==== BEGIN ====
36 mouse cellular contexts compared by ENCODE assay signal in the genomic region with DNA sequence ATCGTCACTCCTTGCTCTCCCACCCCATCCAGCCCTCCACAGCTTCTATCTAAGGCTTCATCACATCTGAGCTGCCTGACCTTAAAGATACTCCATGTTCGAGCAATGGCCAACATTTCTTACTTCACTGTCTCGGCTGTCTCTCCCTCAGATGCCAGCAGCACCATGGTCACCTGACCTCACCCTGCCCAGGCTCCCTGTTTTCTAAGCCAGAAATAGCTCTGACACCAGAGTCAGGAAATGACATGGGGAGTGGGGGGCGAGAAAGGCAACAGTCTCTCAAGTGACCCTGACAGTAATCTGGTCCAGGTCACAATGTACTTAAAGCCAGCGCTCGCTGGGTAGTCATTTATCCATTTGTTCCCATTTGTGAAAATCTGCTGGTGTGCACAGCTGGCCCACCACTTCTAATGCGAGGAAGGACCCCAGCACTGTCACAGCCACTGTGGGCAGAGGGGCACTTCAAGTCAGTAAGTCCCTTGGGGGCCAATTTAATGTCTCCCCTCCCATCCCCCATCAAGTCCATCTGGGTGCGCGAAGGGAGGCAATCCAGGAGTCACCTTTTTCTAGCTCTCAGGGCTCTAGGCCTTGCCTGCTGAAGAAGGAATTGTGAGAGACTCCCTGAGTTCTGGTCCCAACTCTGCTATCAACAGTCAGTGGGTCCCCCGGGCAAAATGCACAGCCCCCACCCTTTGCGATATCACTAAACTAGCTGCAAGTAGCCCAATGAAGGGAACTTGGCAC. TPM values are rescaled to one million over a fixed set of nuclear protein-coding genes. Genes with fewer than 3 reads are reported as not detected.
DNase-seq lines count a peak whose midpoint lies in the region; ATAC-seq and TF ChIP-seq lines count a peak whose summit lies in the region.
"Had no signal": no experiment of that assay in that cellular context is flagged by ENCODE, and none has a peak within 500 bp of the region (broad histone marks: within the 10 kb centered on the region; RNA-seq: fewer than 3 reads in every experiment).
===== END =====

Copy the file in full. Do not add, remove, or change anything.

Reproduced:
36 mouse cellular contexts compared by ENCODE assay signal in the genomic region with DNA sequence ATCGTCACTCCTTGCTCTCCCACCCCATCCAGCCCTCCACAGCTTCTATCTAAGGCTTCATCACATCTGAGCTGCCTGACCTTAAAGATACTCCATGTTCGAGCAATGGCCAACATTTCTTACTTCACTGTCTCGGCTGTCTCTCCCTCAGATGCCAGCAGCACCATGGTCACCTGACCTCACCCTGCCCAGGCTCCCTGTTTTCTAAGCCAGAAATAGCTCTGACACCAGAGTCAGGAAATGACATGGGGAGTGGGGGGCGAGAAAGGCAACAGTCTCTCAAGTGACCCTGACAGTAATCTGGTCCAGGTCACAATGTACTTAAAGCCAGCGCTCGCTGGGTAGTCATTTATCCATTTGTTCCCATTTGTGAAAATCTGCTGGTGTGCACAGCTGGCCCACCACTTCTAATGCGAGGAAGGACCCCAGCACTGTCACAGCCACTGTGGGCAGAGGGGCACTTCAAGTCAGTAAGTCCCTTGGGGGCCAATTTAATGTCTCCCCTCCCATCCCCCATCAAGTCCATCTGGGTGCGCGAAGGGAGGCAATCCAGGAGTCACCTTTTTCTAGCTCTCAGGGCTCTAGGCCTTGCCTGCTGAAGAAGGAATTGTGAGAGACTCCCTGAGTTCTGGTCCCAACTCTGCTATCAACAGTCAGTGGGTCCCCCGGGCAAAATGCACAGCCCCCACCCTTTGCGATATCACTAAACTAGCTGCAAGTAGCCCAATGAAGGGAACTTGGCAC. TPM values are rescaled to one million over a fixed set of nuclear protein-coding genes. Genes with fewer than 3 reads are reported as not detected.
DNase-seq lines count a peak whose midpoint lies in the region; ATAC-seq and TF ChIP-seq lines count a peak whose summit lies in the region.
"Had no signal": no experiment of that assay in that cellular context is flagged by ENCODE, and none has a peak within 500 bp of the region (broad histone marks: within the 10 kb centered on the region; RNA-seq: fewer than 3 reads in every experiment).